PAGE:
It should be pointed out that Joe Cells will be constructed with the materials which are readily to hand and not necessarily those with the optimum dimensions. If picking stainless steel sheet which is not the suggested optimum thickness, then a thinner, rather than a thicker sheet should be chosen. In case the method of calculating the diameters and circumferences of the inner cylinders is not already clear, this is how it is done:
For the purposes of this example, and not because these figures have any particular significance, let’s say that the steel sheet is 0.06” thick and the outer cylinder happens to be 4.95” in diameter and it is 0.085” thick. People wanting to work in metric units can adjust the numbers accordingly where 1” = 25.4 mm.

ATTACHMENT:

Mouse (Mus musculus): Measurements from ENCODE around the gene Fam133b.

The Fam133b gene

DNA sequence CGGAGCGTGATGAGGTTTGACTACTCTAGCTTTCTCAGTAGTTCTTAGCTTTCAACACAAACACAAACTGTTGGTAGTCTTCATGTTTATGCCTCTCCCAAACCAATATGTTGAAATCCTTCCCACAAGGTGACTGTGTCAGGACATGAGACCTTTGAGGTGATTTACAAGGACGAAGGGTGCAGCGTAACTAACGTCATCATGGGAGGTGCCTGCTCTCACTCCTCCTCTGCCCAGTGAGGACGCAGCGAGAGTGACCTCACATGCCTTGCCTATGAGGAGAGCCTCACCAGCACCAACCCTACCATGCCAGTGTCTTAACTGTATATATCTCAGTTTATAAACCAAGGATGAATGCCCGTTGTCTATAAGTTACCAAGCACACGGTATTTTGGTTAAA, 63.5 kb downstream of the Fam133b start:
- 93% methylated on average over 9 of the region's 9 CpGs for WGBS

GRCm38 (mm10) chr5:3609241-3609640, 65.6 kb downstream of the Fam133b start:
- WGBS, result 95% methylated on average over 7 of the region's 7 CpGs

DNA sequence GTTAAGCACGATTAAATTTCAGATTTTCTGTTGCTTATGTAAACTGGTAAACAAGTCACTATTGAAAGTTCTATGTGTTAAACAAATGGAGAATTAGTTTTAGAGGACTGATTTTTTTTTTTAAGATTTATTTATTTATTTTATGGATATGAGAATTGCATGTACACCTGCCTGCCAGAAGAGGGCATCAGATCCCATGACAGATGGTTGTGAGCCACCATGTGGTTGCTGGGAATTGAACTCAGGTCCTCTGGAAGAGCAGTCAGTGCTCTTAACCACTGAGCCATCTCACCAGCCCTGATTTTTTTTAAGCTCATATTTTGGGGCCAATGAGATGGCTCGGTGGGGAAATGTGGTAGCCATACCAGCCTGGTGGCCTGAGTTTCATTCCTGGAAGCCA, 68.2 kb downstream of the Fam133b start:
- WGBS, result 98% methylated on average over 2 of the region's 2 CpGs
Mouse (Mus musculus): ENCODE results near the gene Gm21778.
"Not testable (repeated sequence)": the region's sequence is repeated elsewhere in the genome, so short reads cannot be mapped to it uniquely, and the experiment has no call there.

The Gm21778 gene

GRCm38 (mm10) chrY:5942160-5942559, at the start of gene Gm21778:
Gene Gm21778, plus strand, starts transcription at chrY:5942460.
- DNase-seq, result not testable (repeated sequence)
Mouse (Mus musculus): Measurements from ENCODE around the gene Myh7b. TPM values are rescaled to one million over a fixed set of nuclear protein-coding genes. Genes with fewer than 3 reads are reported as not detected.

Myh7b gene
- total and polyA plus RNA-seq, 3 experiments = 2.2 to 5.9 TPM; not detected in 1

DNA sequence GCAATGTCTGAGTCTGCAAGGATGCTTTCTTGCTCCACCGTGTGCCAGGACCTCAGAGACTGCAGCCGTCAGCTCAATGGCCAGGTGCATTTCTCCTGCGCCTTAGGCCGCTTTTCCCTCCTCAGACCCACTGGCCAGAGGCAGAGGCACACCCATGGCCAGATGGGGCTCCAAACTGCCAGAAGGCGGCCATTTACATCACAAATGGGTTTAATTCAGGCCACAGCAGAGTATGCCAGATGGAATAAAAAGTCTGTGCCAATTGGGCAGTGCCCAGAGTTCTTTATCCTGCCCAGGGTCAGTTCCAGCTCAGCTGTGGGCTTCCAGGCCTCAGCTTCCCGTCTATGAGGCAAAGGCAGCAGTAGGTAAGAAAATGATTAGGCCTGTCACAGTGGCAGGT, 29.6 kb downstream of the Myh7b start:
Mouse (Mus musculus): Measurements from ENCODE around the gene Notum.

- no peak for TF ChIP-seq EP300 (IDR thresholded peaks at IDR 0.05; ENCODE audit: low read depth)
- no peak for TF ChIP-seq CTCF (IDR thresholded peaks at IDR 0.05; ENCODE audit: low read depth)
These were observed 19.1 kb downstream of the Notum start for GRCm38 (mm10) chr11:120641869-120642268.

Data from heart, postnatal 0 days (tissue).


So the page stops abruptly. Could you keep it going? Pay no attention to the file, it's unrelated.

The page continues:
Then, the inner diameter of the outside cylinder will be its outer diameter of 4.95”, less the wall thickness of that cylinder (0.08”) on each side which works out to be 4.79”.
As we want there to be a gap of 0.516” (in practical terms as we will not be able to work to an accuracy greater than that), then the outside diameter of the largest of the inner cylinders will be twice that amount smaller, which is 3.758” :
And, since the material of the inner cylinder is 0.06” thick, then the inner diameter of that cylinder will be 0.12” less as that thickness occurs at both sides of the cylinder, which works out to be 3.838” :
The length of stainless steel needed to form that cylinder will be the circumference of the outer diameter of 3.758” which will be 3.758” x 3.1415926535 = 11.806 inches.
The dimensions of the other inner cylinders are worked out in exactly the same way, bearing in mind that every steel thickness is 0.06”. The results for three inner cylinders would then be: